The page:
I just got the news that my friend Chuck committed suicide. This is a truly tragic loss. I am in shock and grieving.
Part of the grieving process is feeling guilty. I knew he was going through a difficult time, but I wasn't as available as I should have been and wanted to be. I spoke to him a couple months ago, and meant to stay in touch. I thought of him several times the past few weeks, and intended to call, but I didn't call. Why didn't I call? I let my own worries and life distractions prevent me from calling. I wish I had called. It might have prevented it, it might not have, but at least he would have known, in his last moments, that I cared about him.
Part of the grieving process is anger. But it's mostly anger at the systems and the people who tormented him and drove him to take this final action. His wife for being really nasty in the divorce process and alienating him from his kids, who were his life's joy. The legal system that makes divorce 100 times harder than it should be and allows people to torment other people. Our fake, materialistic culture that punishes creative and moral souls while rewarding those who are shallow and egotistical. Our mental health system for over-relying on drugs and profit while neglecting the human and compassionate approaches to treatment. The American economy that doesn't look out for the weak or for people down on their luck. The American Evangelical Christian culture of judgmentalism and brainwashing, creating presumed insiders and outsiders to God's love. (I shudder to think what those horrible, evil church people are telling his beautiful children. "Because your daddy didn't accept Jesus in his heart, he is now burning in hell!" Those idiotic, narrow-minded, nasty, brainwashed people! They have absolutely zero concept of true spirituality or the nature of God!) I know Chuck made a choice, and the ultimate responsibility is on him. I'm sure he regrets it now. But I'm not angry at him. He had a terrible moment of weakness. I'm angry at everything that drove him to feeling that he couldn't cope anymore.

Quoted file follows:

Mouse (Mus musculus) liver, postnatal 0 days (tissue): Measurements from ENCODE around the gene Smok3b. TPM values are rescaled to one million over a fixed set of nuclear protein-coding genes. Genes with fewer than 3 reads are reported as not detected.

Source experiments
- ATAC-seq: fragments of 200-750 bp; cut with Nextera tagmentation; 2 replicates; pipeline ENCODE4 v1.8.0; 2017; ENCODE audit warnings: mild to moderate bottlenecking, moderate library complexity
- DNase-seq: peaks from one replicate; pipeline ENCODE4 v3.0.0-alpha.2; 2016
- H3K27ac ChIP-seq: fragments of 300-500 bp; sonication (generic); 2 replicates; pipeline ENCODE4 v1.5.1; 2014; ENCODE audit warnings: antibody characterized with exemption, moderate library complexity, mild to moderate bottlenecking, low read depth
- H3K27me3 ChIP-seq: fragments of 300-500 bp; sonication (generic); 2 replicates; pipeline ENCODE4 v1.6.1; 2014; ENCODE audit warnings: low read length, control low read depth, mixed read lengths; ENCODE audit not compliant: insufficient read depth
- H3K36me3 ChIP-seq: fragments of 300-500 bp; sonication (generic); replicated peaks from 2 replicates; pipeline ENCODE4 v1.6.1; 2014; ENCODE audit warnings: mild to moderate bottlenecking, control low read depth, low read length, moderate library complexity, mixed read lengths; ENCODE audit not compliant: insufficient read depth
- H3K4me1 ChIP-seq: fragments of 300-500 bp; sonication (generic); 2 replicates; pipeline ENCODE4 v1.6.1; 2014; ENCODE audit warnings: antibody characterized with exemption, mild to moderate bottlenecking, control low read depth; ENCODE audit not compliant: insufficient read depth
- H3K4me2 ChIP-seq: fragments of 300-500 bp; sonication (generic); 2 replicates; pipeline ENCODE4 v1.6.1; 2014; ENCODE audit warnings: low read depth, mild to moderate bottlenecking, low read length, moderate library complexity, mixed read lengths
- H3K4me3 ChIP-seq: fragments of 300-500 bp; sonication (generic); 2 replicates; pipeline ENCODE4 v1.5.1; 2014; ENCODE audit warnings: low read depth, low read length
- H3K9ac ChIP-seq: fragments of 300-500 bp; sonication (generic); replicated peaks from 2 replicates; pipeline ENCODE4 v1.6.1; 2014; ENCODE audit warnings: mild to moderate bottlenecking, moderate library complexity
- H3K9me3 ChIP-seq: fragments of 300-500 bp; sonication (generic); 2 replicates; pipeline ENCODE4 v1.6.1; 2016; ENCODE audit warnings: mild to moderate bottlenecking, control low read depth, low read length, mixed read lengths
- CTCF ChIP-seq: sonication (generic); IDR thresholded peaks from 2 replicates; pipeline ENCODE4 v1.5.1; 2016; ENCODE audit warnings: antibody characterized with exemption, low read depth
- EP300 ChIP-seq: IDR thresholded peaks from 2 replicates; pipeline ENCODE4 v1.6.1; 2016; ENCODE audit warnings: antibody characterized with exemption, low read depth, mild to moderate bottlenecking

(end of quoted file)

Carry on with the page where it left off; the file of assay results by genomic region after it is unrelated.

I'm also a wee bit jealous, to be honest. His suffering and struggles are over. He can find peace now. I know it's terrible to say it, because this means his adorable children will suffer horrifically from losing him. There's nothing that will make that easier or better or right. But as far as Chuck is concerned, he is in a better place. He doesn't have to struggle to find money, to find shelter, to shush the voices tormenting his mind, to worry about the legal strategies for getting to see his kids again, to worry about pleasing a boss or clients, or worry about anything else.
I can't afford to travel to Chicago to attend his funeral, and I'm feeling helpless to do anything to alleviate the situation. I don't know his family or most of his friends to be able to commiserate. Chuck and I met through the online Atheism for Lent course, and have been good, distant, online friends ever since, but our daily-life circles didn't cross. I don't have money to contribute to the gofundme account for his children. I can't do anything.
I can't do anything, but I can honor the person he was, at least in my own small way.
I knew him as a truly good man. He was a devoted and caring father, and a survivor who overcame horrors most of us would be decimated by. Despite all the difficulties in his life, his intelligence, creativity, wit, and profound morality shone through. He was wise and self-aware. He had not only a deep mental intelligence, but keen emotional intelligence as well. He was not afraid to express his feelings, which is a rare trait for a man in today's world.
Physically, he was gentle and unimposing in appearance. But mentally he was formidable. His knowledge on a host of subjects was vast, and his ability to navigate complicated philosophical subjects with deft ease was simply amazing. I looked up to his intelligence, and greatly admired his ability to express it. And yet, unlike many whose intelligence is far to the right on the bell curve, he was compassionate and never arrogant. He would put you in your place if you needed it, but he never did so just to feel superior or to boost his ego. He cared about truth and beauty and morality and experience, and was never shallow enough to play any kind of ego games.
Chuck also had great insight into the human psyche. He was a playwright, and his plays he gave me the honor of reading explored tapestries of emotions without ever approaching either melodrama or kitsch. He practiced meditation and non-judgmental, body-based emotional processing, and was not afraid to share his feelings openly with his friends.
The world is truly a worse-off place without Chuck to brighten it. I miss him, and wish I could have at least said good-bye.